Human herpes virus 8 (HHV-8), also known as Kaposi's sarcoma associated herpesvirus (KSHV), is an oncogenic virus that can cause Kaposi's sarcoma (KS). KS can develop following organ transplantation through reactivation of the recipient's latent HHV-8 infection, or less commonly through donor-derived infection which has higher risk for severe illness and mortality. We describe a case of probable donor-derived KS in the recipient of a liver-kidney transplant. The donor had multiple risk factors for HHV-8 infection. The KS was successfully treated by switching immunosuppression from tacrolimus to sirolimus. With an increasing number of human immunodeficiency virus (HIV)-positive persons seeking organ transplantation and serving as organ donors for HIV-positive recipients, HHV-8 prevalence among donors and recipients will likely increase and with that the risk for post-transplant KS. Pre-determination of HHV-8 status can be useful when considering organ donors and recipients with risk factors, although there are currently no validated commercial tests for HHV-8 antibody screening. This article is protected by copyright. All rights reserved.

Different intervention strategies for preventing type 2 diabetes mellitus in China: A systematic review and network meta-analysis of randomized controlled trials.

Different strategies are increasingly used for early intervention on prediabetes in China, but the effects of these strategies on incident diabetes have not yet been confirmed. This study was to systematically assess the effects of different strategies on preventing diabetes, aimed at Chinese prediabetic subjects. Seven electronic databases were searched to identify eligible trials published from inception to Sep 20, 2016. Randomized controlled trials with a minimum follow-up duration of 6 months were included. Standard pairwise meta-analysis with a random-effects model and network meta-analysis with a frequentist framework were performed. Sixty-three studies with 11 intervention strategies were included. Compared with placebo, all strategies, except for lipid-affecting drugs and sitagliptin, reduced the incident diabetes with different levels of effectiveness, ranging from 0.18 (95%CI 0.12, 0.27) to 0.39 (95%CI 0.20, 0.75). Ranking probability analysis indicated that metformin and β-cell simulating drugs reduced the risk of diabetes most, with probabilities of 87.4 and 81%, respectively. Ethnicity and cultural factors should be considered for diabetes prevention. However, most of the included trials were of poor methodological quality; the results should be interpreted with caution.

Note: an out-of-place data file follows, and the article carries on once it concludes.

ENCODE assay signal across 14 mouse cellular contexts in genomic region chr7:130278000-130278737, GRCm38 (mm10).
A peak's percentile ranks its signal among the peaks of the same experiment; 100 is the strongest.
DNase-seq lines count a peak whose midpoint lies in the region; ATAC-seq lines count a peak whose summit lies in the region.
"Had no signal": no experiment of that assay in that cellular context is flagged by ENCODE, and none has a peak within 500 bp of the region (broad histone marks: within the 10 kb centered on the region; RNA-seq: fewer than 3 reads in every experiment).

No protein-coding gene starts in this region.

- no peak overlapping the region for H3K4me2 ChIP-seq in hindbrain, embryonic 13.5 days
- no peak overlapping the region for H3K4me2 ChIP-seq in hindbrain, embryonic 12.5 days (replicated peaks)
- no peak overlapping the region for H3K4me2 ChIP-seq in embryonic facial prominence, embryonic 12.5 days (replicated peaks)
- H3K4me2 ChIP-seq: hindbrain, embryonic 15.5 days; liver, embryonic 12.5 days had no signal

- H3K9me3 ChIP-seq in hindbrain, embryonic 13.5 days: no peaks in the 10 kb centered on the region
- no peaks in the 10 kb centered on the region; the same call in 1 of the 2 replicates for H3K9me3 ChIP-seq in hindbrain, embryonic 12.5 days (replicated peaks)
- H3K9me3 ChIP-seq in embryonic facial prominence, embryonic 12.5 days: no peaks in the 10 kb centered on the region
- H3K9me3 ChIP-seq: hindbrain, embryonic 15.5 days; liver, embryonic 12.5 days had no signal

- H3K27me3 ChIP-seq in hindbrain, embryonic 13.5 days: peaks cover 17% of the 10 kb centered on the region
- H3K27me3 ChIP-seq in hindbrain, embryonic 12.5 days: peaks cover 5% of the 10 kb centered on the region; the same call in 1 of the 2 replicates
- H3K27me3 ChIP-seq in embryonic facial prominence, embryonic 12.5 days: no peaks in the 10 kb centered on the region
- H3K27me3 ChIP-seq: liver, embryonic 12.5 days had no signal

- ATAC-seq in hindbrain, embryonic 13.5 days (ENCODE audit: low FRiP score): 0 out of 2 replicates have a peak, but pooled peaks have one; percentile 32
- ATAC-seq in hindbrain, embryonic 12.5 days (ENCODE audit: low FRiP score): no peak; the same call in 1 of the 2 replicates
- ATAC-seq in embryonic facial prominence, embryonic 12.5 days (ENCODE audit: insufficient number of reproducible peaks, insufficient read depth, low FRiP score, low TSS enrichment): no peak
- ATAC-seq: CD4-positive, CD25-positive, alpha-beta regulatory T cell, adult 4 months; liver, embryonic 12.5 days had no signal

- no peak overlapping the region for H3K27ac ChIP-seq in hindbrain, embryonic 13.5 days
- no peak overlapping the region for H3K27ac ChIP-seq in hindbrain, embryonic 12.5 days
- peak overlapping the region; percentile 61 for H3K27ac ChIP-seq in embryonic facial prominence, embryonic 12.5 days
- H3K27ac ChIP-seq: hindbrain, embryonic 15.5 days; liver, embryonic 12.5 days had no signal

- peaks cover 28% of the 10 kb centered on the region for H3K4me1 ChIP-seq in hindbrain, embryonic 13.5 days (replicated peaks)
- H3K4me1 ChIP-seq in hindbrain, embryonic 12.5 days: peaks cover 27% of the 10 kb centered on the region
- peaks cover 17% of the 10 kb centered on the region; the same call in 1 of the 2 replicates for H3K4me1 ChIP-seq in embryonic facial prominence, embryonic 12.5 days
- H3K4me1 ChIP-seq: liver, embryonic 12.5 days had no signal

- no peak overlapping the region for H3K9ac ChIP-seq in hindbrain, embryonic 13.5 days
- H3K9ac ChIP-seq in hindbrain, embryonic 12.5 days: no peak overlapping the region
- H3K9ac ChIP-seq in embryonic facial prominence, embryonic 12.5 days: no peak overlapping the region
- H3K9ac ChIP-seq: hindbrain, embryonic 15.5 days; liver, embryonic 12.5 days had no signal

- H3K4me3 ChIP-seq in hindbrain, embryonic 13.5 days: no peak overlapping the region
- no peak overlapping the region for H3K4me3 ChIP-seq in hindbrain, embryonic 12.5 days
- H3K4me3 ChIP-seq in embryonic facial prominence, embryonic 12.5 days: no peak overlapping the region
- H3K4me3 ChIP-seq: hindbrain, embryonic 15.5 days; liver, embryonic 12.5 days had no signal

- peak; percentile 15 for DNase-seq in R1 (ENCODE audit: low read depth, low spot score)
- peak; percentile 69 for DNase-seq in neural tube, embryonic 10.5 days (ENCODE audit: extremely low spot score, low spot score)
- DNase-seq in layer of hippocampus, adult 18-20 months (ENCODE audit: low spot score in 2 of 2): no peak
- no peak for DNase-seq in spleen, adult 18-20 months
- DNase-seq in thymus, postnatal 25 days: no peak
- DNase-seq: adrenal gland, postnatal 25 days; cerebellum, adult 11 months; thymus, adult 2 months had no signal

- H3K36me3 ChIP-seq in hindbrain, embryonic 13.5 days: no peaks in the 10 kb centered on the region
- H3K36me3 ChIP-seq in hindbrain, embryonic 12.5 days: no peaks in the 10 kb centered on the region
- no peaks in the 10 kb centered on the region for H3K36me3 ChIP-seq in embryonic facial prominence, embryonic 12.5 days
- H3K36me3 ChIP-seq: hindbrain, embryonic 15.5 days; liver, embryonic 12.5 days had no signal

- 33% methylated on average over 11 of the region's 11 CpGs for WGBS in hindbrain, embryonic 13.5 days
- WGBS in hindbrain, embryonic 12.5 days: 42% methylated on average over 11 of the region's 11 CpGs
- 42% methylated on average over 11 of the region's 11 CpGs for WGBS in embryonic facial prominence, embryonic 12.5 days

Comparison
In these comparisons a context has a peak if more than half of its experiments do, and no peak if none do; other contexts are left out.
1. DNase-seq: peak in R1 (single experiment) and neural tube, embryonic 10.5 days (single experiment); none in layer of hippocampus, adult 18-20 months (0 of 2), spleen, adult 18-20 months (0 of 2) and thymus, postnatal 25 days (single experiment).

Advancements in the design and scalable production of viral gene transfer vectors.

The last 10 years have seen a rapid expansion in the use of viral gene transfer vectors, with approved therapies and late stage clinical trials underway for the treatment of genetic disorders, and multiple forms of cancer, as well as prevention of infectious diseases through vaccination. With this increased interest and widespread adoption of viral vectors by clinicians and biopharmaceutical industries, there is an imperative to engineer safer and more efficacious vectors, and develop robust, scalable and cost-effective production platforms for industrialization. This review will focus on major innovations in viral vector design and production systems for three of the most widely used viral vectors: Adenovirus, Adeno-Associated Virus, and Lentivirus. This article is protected by copyright. All rights reserved.

Genetics and Epigenetics of Autism (Review).